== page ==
Referring to FIG. 2, a block diagram illustrating the circuit 100 implemented in the context of an integrated circuit (chip) is shown. The circuit 100 may be implemented on a die 120 with other standard circuits 122. The terminal 102 of the circuit 100 may be connected to a bond pad 124. The terminal 104 of the circuit 100 may be connected to a bond pad 126. In one example, the standard circuits 122 may be connected to the bond pad 124. Alternatively, the standard circuits 122 may share the bond pad 126 as well. The die 120 may be mounted in a package 128. The package 128 may have a pin 130 and a pin 132. The bond pad 124 may be connected to the pin 130 and the bond pad 126 may be connected to the pin 132. In one example, the package pin 132 may be connected to a voltage supply ground (e.g., VSS). However, the package pin 132 may also be connected to a power supply voltage (e.g., VCC). A tester 134 may be used to test the operation of the circuits 122. The tester 134 may have an output 136 and an output 138. In one example, the output 136 of the tester 134 may be connected to the package pin 130 and the output 138 may be connected to the package pin 132. The tester 134 may be configured to present the signals PROGRAM and/or MEASURE at the outputs 136 and 138. In the case where the package pin 132 is connected to the ground potential VSS or the voltage supply VCC, the output 138 of the tester 134 may be connected to the ground potential VSS or the supply voltage VCC as well.
The tester 134 may, in one example, comprise a parametric measurement unit. However, any appropriate tester may be used. For example, the tester 134 may (i) apply voltage or current to a device under test and measure a resulting current or voltage, respectively, and/or (ii) measure signal timing. The tester 134 may comprise circuitry for programming and measuring the physical characteristic of the circuit 100. The tester 134 may be connected to the bond pads 124 and 126 using micro-contacts. Other appropriate connections between the tester 134 and the circuit 100 may be implemented to meet the design criteria of a particular application. When the circuit 100 is disabled or isolated, the standard circuits 122 may be enabled. The standard circuits 122 may be isolated from the bond pad 124 when the circuit 100 is enabled.
Referring to FIG. 3, a detailed diagram of the circuit 100 illustrating a preferred embodiment of the present invention is shown. The circuit 110 may be implemented as a diode (or a transistor or transistors configured as a diode). The device 112 may be implemented as a fuse. When the diode 110 is forward biased (e.g., during a test mode of the circuit 100), the element 112 is generally coupled to the bond pads 124 and 126 and may be programmed or measured. When the diode 110 is reverse biased (e.g., during normal or non-test operation), the element 112 is generally isolated from the bond pad 124. The circuit 100 generally does not affect the operation of the other circuitry 122 connected to the pad 124.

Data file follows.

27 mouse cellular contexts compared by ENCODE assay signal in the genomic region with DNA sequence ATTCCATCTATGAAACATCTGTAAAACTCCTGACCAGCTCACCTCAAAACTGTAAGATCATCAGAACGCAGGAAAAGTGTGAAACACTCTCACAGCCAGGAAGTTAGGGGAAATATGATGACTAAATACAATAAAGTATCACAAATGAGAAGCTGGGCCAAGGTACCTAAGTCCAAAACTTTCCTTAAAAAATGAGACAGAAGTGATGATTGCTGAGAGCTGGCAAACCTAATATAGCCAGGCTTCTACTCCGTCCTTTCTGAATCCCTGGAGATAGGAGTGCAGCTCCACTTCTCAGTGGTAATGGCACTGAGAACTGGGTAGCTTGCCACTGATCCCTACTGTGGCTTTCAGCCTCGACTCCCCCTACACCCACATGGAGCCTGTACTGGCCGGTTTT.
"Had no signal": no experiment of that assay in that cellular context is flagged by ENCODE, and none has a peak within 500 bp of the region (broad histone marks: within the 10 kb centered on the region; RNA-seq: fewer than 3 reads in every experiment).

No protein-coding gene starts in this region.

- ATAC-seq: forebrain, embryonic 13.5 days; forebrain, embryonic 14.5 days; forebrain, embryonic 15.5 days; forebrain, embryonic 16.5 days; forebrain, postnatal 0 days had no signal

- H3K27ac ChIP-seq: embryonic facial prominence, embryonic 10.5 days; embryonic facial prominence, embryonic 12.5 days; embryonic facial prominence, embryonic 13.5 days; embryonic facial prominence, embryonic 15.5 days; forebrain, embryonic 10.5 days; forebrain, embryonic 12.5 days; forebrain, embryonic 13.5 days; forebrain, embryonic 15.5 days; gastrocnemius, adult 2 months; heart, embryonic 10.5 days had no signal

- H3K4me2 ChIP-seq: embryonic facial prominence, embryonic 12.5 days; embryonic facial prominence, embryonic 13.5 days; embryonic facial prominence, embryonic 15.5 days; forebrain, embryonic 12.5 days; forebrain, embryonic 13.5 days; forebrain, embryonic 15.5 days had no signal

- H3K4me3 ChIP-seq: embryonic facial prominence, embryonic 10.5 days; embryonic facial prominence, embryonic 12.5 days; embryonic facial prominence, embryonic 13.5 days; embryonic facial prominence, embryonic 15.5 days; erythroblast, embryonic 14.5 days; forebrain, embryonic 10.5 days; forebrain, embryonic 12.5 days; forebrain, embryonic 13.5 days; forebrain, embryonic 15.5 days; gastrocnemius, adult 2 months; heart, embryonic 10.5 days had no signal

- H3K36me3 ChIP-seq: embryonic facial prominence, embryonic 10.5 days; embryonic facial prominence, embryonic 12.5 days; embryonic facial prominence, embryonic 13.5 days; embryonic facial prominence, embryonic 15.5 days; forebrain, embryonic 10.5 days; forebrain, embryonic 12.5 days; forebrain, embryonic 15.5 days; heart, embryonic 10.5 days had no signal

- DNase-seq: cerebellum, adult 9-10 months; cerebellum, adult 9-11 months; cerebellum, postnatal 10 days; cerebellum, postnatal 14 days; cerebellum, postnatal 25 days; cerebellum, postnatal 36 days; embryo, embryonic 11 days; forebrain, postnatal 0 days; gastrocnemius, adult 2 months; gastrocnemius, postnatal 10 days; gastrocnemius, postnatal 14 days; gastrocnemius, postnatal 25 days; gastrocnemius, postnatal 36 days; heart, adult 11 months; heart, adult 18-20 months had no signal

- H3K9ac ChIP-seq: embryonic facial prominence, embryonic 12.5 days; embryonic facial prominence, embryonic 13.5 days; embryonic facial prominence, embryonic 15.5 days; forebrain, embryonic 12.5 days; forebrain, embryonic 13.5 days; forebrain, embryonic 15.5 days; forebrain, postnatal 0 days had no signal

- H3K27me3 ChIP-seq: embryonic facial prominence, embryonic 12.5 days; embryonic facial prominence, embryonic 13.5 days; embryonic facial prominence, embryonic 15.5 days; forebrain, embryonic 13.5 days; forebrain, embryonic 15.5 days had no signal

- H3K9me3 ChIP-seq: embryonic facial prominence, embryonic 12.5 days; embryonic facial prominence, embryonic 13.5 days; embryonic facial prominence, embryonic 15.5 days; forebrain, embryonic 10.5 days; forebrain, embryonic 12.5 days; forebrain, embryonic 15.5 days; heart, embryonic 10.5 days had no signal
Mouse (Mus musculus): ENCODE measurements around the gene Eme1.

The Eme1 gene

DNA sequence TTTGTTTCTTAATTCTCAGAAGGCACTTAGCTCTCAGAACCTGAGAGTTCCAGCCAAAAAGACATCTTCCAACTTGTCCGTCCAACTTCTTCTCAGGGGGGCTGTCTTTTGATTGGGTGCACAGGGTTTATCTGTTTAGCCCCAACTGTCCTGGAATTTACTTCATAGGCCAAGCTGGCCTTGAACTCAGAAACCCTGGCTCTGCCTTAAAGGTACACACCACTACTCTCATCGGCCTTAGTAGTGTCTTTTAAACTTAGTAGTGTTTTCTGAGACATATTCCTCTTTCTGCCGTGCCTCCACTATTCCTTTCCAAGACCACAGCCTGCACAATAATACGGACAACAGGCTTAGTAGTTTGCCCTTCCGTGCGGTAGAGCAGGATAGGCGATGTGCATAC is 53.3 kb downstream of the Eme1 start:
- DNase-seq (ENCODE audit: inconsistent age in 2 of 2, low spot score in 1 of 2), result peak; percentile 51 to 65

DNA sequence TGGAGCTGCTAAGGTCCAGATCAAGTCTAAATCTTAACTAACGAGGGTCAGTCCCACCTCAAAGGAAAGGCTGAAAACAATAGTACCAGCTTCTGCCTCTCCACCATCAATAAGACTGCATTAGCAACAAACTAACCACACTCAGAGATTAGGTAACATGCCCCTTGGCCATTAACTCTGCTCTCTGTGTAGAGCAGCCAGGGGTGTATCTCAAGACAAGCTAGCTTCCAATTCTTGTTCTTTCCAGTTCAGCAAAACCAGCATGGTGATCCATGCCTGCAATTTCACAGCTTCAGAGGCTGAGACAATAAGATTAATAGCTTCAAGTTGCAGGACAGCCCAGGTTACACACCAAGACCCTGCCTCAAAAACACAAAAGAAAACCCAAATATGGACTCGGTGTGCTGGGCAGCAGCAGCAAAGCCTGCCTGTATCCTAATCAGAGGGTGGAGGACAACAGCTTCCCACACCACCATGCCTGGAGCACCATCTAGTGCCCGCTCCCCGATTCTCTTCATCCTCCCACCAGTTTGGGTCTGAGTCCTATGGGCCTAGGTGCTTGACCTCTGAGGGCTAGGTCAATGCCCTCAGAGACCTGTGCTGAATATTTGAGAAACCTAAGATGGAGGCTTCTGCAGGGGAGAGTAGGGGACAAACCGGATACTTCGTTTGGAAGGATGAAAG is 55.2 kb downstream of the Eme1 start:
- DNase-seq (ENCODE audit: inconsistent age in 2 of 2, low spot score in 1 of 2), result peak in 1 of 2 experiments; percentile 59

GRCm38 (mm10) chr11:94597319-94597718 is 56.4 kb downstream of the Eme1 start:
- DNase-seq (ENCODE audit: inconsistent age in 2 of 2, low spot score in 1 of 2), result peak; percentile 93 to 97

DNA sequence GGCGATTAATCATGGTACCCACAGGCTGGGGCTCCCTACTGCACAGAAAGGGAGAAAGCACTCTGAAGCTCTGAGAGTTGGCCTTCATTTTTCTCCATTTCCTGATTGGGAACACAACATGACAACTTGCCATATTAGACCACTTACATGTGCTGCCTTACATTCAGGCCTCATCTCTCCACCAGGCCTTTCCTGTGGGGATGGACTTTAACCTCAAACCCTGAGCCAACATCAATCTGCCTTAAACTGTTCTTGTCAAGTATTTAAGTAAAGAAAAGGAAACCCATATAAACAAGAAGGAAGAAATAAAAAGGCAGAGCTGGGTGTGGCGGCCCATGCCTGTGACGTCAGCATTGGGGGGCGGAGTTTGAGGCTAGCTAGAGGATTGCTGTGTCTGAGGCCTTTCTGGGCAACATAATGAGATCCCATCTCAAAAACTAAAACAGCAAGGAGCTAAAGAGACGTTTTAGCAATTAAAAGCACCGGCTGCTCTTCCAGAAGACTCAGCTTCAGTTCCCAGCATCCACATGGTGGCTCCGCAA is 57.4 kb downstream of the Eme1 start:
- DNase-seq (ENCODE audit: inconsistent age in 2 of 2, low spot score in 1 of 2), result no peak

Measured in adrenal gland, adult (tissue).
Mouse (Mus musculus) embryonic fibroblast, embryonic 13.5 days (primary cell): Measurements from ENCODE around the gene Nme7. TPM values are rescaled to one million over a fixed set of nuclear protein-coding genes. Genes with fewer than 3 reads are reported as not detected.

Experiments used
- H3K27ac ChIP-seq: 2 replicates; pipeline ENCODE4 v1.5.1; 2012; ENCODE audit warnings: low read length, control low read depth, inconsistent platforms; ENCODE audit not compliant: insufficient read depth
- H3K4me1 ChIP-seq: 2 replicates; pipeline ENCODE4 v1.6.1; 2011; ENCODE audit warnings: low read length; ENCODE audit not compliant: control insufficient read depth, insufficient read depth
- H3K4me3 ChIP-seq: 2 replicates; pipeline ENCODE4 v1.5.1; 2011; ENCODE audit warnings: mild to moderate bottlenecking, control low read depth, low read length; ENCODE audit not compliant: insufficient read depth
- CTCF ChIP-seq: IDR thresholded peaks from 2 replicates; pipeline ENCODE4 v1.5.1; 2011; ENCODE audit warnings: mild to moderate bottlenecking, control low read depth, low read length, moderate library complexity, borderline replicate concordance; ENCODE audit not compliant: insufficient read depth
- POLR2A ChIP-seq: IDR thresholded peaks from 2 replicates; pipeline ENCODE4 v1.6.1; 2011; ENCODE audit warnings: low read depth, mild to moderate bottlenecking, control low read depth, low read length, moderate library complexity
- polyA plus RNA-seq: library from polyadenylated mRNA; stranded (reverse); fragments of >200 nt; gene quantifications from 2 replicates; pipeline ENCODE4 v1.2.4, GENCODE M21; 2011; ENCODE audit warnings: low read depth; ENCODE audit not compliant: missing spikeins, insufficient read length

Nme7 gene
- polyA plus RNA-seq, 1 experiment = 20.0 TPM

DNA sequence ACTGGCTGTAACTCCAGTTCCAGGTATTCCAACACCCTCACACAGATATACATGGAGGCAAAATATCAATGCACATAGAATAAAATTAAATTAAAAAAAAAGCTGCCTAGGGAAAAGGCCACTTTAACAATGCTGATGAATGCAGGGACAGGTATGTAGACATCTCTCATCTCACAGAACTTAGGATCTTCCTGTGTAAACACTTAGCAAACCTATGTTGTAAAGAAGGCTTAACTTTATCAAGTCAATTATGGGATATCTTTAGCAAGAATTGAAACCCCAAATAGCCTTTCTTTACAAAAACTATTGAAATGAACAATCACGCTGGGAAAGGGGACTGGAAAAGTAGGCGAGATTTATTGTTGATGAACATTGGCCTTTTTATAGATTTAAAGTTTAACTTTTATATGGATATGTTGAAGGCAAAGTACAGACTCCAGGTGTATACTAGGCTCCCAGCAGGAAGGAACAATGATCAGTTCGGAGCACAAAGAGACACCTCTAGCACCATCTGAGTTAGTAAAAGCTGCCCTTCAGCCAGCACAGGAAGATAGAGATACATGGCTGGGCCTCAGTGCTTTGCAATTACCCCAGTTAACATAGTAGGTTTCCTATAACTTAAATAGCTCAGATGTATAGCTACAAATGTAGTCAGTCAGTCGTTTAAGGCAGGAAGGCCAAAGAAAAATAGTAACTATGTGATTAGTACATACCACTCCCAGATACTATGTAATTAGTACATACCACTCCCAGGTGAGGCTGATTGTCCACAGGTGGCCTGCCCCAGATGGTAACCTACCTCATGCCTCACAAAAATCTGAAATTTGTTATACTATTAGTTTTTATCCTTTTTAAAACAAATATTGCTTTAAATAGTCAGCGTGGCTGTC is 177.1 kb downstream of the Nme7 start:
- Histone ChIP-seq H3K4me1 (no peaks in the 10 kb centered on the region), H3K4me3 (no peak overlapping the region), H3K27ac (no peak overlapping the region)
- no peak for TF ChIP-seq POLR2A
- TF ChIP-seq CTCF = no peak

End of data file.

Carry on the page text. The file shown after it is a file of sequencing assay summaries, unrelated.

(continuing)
When the storage element 112 is implemented as a fuse, the programmable pin flag 100 may have a binary value (e.g., 1 or 0, fuse blown or intact, etc.) . Alternatively, the element 112 may be implemented as a resistive element with a resistance that is programmable in response to the signal PROGRAM. When the element 112 is implemented as a programmable resistance, stored data may be encoded by setting the element 112 to particular values of resistance.
Referring to FIG. 4, a flow diagram 200 illustrating an example operation in accordance with the present invention is shown. Predetermined parameters (e.g., speed of operation, rework or repair status, manufacture lot, wafer location, etc.) may be used during a sorting phase of a production process for the integrated circuit 120 (e.g., step 202).
Information resulting from the sorting step may be programmed into the circuit 100 by altering the physical characteristic of the circuit 100 using the tester 134 (e.g., step 204). When the circuit 110 is enabled, the signal PROGRAM may be applied to cause the element 112 to change to a desired value. In one example, the element 112 may be a fuse. When the signal PROGRAM is a sufficiently high current, the fuse will generally blow and the circuit 112 will become an open circuit (e.g., a very high resistance). In another example, the circuit 112 may be an anti-fuse. When the signal PROGRAM is a sufficiently high current, the anti-fuse may fuse and the circuit 112 may become a short circuit (e.g., a very low resistance). In another example, the circuit 112 may be an element with an electrical characteristic (e.g., resistance, threshold voltage, capacitance, etc.) that may change value in response to the signal PROGRAM. Implementation of the circuit 100 with the circuit 112 configured to change to a range of values may enable the circuit 100 to be programmed with a number of pin flag values.
Fabrication of the circuit 120 may include packaging into an appropriate integrated circuit package 128 such as a single-inline-pin, a dual-inline-pin package, or other appropriate package for meeting the design criteria of a particular application (e.g., step 206). Subsequent to packaging, the information programmed into the circuit 100 may be retrieved by enabling the circuit 110 and measuring the value of the element 112 (e.g., step 208). In one example, the measuring step may be performed during class testing. The measuring step may be performed using the same or a different tester than was used in the programming step 204.